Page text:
McCrea, William (1814–1899)
by David M. O’Sullivan
William McCrea (1814-1899), medical administrator and naval surgeon, was born on 14 October 1814 in County Tyrone, Ireland. His father died before William was 2 and at 13 he was apprenticed to his uncle, a medical practitioner in London. In 1830 McCrea began attending an extramural medical school in Soho and enrolled at St George’s Hospital (L.S.A., M.R.C.S., 1834; M.B., 1851). In 1835 he had joined the navy as assistant surgeon and served for sixteen years, mostly on the coasts of North America and North Africa. In 1851 he sailed in the Anna Maria for Van Diemen’s Land as surgeon in charge of 200 female convicts and arrived at Hobart Town in January 1852.
The gold rush was then producing great demands upon the administration to control health and maintain order in Victoria and McCrea was appointed assistant colonial surgeon. In charge of thirty imperial pensioners he was sent to the Forest Creek diggings as surgeon, coroner and magistrate. His naval training so suited him in this task that Lieutenant-Governor Charles La Trobe petitioned for his retirement from the navy to stay on as colonial surgeon.
When Dr John Sullivan died in 1853 McCrea was appointed head of the Medical Department and as Victoria’s first chief health officer was chairman of the newly-established Central Board of Health. He was an excellent administrator, and with naval discipline was firm but fair with his staff. He held these appointments for twenty-five years and firmly founded Victoria’s health services. The Quarantine Department had been established in 1854 and next year the Vaccination Act was enacted. He was vitally concerned with the investigation and control of the epidemics of typhoid, dysentery, scarlet fever and diphtheria in Victoria. In Melbourne the establishment of the Yan Yean water supply, the application of sanitary reform and the opening of the Queen’s Memorial Infectious Diseases Hospital were highlights of his term and reflect great credit on his administration. Among many duties he had charge of inmates in the Colonial Hospital, the Orphan Asylum and Lunatic Asylum and the Immigrants’ Home. He also served on the Police Superannuation Board and the committee of the Austin Hospital for Invalids. He resigned as chairman of the Central Board of Health in 1879. He had been chairman of the royal commission on noxious trades in 1870-71 and next year the origin of typhoid. He served on the commission on foot and mouth disease in 1872 and the sanitary condition of Melbourne in 1888-90. His Observations on Typhoid Fever was published in Melbourne in 1879.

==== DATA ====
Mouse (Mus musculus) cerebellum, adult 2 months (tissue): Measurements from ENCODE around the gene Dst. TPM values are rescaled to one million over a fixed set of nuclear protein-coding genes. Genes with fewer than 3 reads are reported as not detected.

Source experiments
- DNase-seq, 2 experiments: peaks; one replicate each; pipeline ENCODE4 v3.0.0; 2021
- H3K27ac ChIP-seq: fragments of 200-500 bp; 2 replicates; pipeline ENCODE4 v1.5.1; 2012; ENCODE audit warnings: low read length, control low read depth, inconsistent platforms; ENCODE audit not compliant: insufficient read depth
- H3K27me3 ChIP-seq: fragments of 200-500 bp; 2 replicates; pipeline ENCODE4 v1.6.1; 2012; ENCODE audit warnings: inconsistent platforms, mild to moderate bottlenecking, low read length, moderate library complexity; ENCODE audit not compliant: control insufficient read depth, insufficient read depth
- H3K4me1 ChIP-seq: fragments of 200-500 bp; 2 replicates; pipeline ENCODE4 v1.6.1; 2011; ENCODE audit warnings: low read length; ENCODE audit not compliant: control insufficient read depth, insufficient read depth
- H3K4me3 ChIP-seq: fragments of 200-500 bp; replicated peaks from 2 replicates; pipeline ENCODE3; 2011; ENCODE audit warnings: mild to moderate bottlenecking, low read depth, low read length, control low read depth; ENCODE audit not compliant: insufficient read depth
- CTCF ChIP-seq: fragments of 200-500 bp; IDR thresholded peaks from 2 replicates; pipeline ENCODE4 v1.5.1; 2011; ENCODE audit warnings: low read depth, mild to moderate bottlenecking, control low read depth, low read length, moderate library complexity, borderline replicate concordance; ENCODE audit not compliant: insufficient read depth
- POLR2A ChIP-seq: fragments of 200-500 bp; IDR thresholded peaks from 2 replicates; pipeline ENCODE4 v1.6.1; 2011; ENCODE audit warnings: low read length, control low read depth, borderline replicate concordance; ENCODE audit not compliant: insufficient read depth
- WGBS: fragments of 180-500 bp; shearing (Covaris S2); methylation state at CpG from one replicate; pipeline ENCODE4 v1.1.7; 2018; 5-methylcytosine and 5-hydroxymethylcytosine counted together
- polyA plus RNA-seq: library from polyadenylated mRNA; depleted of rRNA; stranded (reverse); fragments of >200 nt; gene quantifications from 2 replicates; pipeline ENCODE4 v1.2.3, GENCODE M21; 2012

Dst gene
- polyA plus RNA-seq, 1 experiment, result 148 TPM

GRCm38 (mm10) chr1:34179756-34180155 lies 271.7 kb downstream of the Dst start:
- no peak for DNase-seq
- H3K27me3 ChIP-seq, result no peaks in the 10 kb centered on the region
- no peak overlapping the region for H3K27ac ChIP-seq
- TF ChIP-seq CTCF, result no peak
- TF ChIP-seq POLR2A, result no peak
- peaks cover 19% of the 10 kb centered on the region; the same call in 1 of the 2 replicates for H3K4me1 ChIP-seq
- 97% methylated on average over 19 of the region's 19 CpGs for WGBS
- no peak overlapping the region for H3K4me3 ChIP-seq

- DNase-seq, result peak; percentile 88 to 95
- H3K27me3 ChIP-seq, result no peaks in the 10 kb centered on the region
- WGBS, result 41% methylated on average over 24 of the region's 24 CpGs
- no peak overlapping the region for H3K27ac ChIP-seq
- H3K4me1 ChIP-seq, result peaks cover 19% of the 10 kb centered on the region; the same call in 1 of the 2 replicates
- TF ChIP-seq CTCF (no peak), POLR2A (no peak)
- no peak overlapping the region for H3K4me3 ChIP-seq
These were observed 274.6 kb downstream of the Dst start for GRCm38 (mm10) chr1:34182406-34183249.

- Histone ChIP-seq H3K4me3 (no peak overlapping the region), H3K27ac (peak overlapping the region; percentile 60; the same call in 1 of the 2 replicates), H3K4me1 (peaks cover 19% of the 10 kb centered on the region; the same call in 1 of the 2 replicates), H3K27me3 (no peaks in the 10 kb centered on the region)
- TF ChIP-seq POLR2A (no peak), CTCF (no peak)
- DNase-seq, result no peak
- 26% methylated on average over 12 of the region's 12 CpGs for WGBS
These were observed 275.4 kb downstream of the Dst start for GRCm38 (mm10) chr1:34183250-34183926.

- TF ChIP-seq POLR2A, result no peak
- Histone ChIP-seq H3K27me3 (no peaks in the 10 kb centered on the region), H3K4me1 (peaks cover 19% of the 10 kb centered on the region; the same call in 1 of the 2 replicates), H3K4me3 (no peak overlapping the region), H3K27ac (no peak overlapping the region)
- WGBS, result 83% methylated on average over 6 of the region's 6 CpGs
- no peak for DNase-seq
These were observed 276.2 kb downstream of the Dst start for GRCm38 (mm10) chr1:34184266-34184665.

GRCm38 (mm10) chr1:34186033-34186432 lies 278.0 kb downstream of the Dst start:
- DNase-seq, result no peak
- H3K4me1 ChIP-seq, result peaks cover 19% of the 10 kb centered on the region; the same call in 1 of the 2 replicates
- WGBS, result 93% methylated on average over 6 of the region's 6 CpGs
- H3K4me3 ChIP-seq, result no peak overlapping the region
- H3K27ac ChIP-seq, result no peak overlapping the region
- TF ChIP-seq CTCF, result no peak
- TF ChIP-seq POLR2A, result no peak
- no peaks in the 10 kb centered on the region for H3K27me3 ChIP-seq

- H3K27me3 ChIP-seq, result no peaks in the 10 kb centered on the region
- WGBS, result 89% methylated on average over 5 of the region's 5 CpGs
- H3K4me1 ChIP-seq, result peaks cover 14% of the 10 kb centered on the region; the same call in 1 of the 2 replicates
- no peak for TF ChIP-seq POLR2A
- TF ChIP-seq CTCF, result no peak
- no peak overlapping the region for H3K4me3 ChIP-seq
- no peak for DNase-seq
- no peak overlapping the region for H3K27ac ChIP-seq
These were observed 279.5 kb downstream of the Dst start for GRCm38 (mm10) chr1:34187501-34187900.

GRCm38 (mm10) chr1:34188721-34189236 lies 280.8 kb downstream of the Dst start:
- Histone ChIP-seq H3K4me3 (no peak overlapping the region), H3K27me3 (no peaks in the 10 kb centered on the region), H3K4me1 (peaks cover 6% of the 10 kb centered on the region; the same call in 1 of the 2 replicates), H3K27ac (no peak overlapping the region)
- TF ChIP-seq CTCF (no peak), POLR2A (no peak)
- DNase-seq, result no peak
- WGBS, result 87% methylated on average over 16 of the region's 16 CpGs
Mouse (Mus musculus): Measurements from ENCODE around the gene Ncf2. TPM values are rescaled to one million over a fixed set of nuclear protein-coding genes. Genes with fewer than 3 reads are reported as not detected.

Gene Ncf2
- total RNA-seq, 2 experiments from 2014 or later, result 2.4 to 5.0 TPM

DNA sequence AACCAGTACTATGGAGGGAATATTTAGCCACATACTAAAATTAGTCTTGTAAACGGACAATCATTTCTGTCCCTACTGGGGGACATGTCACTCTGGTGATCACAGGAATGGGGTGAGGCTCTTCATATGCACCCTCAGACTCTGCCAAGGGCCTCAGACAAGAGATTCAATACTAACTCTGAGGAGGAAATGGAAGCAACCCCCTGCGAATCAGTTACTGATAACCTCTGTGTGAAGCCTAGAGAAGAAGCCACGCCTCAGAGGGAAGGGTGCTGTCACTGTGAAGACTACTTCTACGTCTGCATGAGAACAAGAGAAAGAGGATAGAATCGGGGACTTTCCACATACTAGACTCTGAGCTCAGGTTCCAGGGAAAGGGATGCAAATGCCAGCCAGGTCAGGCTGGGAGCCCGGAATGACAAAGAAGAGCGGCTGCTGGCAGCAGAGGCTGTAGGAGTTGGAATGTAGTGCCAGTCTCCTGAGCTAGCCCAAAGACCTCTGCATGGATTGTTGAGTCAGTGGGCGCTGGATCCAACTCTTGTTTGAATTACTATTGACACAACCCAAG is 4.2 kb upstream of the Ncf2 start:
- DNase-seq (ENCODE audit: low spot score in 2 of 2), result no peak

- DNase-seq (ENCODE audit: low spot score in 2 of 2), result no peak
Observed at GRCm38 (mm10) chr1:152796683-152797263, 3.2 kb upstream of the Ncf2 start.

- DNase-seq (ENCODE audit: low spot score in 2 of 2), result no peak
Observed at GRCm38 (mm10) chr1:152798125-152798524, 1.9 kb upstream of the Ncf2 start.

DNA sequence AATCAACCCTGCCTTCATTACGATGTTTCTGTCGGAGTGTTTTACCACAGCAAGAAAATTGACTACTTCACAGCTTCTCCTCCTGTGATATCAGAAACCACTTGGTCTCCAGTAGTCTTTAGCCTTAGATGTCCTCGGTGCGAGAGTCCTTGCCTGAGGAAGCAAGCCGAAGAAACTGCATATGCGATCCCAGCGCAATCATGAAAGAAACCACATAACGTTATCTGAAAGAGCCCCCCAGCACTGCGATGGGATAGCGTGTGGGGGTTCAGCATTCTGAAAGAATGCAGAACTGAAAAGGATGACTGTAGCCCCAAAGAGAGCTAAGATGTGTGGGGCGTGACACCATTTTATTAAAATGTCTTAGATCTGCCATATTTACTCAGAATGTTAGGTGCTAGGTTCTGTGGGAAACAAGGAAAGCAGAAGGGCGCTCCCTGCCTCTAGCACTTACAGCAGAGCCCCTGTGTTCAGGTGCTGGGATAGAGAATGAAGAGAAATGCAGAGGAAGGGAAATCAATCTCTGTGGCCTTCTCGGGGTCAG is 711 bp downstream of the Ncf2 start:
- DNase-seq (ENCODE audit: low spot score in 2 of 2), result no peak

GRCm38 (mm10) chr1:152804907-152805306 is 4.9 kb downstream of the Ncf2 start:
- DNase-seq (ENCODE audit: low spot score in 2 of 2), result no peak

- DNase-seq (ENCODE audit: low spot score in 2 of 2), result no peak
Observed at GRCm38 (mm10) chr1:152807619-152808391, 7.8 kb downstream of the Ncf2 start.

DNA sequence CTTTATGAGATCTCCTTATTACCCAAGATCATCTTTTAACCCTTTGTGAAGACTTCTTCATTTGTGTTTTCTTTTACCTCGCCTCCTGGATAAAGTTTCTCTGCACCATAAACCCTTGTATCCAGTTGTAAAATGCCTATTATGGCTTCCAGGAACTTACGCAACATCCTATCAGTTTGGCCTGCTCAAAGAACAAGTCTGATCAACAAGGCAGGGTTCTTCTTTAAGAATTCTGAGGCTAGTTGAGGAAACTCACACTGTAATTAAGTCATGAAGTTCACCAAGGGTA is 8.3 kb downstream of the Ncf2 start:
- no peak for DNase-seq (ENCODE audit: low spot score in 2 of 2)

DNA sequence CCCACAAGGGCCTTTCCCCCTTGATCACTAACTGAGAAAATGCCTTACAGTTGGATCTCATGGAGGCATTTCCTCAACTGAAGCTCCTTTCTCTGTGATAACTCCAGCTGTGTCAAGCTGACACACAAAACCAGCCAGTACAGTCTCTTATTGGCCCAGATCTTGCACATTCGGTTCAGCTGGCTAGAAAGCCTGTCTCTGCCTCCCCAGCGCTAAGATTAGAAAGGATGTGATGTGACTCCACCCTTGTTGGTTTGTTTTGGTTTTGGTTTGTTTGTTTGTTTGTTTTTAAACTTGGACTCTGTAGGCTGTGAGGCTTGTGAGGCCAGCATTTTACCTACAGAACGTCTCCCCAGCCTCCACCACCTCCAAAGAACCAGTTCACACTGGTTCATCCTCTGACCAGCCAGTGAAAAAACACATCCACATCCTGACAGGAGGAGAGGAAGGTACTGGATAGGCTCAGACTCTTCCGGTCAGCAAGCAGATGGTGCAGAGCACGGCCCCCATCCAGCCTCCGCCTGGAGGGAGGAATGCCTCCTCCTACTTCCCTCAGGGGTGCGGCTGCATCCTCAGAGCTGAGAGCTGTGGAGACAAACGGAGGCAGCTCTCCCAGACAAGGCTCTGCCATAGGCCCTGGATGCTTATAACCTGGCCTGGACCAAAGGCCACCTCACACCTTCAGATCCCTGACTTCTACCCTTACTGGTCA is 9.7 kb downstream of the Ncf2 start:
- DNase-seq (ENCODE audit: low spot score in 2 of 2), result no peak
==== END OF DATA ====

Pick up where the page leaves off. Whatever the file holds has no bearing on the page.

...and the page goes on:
Described as tall, wiry and well built, McCrea had an unmistakable north of Ireland accent. He died of hemiplegia and heart failure on 16 February 1899 at his home in Lennox Street, Richmond, and was buried in the Anglican section of the Melbourne general cemetery. He was survived by his wife Mary Jane, née Drew, whom he had married in 1846 at Milford, Wales, and by two daughters; a son had died in infancy.
Portraits are in the Archives of the Medical Society of Victoria and the Department of Mental Hygiene.
‘Health administration in Victoria 1834-1934’, Health Bulletin (Victoria), 1935
Museum Archives (Medical Society of Victoria, Parkville, Melbourne).
David M. O’Sullivan, ‘McCrea, William (1814–1899)’, Australian Dictionary of Biography, National Centre of Biography, Australian National University, http://adb.anu.edu.au/biography/mccrea-william-4072/text6497, accessed 1 April 2013.
This article was first published in hardcopy in Australian Dictionary of Biography, Volume 5, (MUP), 1974